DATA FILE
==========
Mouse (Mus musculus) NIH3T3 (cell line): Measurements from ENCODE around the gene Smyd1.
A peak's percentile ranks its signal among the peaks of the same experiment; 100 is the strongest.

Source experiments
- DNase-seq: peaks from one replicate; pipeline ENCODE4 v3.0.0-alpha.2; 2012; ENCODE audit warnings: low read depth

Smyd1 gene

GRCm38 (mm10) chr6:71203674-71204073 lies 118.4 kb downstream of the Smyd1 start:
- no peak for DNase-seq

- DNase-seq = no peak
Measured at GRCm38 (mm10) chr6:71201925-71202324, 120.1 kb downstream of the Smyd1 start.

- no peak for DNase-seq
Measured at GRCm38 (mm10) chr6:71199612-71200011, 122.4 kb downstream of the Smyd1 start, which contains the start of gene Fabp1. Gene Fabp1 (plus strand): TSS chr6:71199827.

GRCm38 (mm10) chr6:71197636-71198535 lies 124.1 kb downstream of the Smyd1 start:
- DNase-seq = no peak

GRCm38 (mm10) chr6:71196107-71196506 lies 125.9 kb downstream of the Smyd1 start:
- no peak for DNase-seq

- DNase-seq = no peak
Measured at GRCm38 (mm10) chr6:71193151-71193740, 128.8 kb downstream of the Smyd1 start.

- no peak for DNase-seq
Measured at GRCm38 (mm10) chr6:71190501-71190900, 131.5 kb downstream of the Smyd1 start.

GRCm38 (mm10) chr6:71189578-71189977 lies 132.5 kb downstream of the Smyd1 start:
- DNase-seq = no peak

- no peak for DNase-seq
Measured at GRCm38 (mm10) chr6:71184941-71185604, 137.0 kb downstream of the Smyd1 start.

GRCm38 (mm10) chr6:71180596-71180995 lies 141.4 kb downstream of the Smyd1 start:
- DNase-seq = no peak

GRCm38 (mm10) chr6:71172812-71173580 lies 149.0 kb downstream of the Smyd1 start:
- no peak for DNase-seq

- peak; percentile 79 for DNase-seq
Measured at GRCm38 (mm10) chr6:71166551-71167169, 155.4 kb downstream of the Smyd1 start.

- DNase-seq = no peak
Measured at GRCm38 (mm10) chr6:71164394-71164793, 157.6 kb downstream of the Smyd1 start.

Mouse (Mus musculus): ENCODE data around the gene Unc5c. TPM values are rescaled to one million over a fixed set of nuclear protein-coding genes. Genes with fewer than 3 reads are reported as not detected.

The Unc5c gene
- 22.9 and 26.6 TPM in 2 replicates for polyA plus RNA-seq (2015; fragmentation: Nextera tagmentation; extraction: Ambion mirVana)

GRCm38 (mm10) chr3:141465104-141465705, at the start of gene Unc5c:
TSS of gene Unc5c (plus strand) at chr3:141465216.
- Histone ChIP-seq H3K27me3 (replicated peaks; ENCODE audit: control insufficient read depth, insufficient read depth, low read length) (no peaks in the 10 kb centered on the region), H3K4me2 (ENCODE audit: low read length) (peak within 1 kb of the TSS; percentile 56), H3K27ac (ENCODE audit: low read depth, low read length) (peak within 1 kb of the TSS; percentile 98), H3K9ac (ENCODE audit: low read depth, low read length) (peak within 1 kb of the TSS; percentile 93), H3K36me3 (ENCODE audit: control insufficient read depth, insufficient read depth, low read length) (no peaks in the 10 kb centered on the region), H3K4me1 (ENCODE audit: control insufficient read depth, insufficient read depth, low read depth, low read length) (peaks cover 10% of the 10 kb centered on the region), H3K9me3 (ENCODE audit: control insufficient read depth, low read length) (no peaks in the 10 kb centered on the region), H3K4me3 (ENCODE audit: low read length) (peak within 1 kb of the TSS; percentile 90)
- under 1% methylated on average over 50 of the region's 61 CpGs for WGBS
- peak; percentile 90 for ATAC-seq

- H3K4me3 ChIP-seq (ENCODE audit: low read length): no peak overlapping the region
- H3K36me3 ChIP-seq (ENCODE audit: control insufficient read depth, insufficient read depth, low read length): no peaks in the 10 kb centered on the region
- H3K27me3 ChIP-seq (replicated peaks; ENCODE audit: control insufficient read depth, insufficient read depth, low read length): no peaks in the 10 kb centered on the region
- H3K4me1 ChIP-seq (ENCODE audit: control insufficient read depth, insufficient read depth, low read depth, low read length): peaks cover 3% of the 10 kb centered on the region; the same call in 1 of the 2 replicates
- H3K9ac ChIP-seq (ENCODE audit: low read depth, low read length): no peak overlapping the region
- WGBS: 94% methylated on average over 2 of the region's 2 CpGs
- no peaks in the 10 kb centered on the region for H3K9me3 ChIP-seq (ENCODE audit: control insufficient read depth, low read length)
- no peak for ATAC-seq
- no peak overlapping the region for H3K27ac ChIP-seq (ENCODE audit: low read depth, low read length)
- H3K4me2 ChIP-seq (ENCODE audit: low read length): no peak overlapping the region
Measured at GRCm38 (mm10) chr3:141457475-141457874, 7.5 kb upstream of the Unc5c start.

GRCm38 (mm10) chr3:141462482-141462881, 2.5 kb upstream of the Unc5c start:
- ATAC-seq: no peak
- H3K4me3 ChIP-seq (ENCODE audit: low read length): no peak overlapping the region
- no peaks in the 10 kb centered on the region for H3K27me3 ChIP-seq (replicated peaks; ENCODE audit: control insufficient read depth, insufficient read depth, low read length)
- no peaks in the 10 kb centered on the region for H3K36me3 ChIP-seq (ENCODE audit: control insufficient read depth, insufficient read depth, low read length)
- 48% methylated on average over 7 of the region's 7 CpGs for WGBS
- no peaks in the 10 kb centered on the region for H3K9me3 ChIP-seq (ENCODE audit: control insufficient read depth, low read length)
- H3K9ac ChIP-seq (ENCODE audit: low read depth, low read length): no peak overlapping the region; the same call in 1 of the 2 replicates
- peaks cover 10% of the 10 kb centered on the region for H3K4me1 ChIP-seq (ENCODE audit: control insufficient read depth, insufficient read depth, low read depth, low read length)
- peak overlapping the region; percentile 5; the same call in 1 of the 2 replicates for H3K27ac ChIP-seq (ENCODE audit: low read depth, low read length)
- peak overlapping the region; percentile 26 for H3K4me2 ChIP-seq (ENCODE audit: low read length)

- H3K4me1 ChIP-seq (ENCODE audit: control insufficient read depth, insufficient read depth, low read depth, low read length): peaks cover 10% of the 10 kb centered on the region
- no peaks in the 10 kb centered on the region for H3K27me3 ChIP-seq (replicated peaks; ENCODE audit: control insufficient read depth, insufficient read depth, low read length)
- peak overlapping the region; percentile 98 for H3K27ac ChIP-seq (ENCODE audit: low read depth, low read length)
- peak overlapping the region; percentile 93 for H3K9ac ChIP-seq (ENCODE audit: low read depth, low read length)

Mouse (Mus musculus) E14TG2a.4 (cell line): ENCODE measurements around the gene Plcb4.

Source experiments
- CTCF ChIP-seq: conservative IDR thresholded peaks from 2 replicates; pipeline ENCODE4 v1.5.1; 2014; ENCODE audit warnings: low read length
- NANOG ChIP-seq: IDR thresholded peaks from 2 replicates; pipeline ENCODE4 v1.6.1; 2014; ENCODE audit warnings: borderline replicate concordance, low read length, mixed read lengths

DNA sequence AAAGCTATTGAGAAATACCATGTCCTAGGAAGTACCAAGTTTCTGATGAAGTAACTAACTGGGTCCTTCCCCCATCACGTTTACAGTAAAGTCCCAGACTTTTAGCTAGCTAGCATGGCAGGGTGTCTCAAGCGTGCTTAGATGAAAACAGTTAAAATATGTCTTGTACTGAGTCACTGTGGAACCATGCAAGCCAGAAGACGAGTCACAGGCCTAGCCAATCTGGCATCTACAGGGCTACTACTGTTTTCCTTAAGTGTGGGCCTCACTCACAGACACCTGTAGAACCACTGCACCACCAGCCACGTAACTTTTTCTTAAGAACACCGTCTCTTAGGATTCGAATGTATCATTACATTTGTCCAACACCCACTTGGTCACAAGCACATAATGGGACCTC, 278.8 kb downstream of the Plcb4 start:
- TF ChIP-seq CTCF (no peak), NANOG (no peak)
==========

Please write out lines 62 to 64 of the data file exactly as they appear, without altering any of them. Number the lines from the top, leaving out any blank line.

- H3K4me1 ChIP-seq (ENCODE audit: control insufficient read depth, insufficient read depth, low read depth, low read length): peaks cover 10% of the 10 kb centered on the region
- no peaks in the 10 kb centered on the region for H3K27me3 ChIP-seq (replicated peaks; ENCODE audit: control insufficient read depth, insufficient read depth, low read length)
- peak overlapping the region; percentile 98 for H3K27ac ChIP-seq (ENCODE audit: low read depth, low read length)